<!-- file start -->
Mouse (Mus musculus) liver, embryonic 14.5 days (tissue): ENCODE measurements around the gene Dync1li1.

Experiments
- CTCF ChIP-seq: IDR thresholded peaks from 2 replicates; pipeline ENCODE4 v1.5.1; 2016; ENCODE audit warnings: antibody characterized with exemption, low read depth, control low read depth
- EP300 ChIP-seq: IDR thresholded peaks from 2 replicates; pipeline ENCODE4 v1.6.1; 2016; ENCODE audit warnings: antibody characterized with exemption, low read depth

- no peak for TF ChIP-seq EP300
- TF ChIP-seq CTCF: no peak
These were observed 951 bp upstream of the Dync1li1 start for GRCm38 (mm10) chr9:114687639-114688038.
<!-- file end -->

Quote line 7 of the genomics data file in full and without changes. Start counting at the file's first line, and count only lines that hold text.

These were observed 951 bp upstream of the Dync1li1 start for GRCm38 (mm10) chr9:114687639-114688038.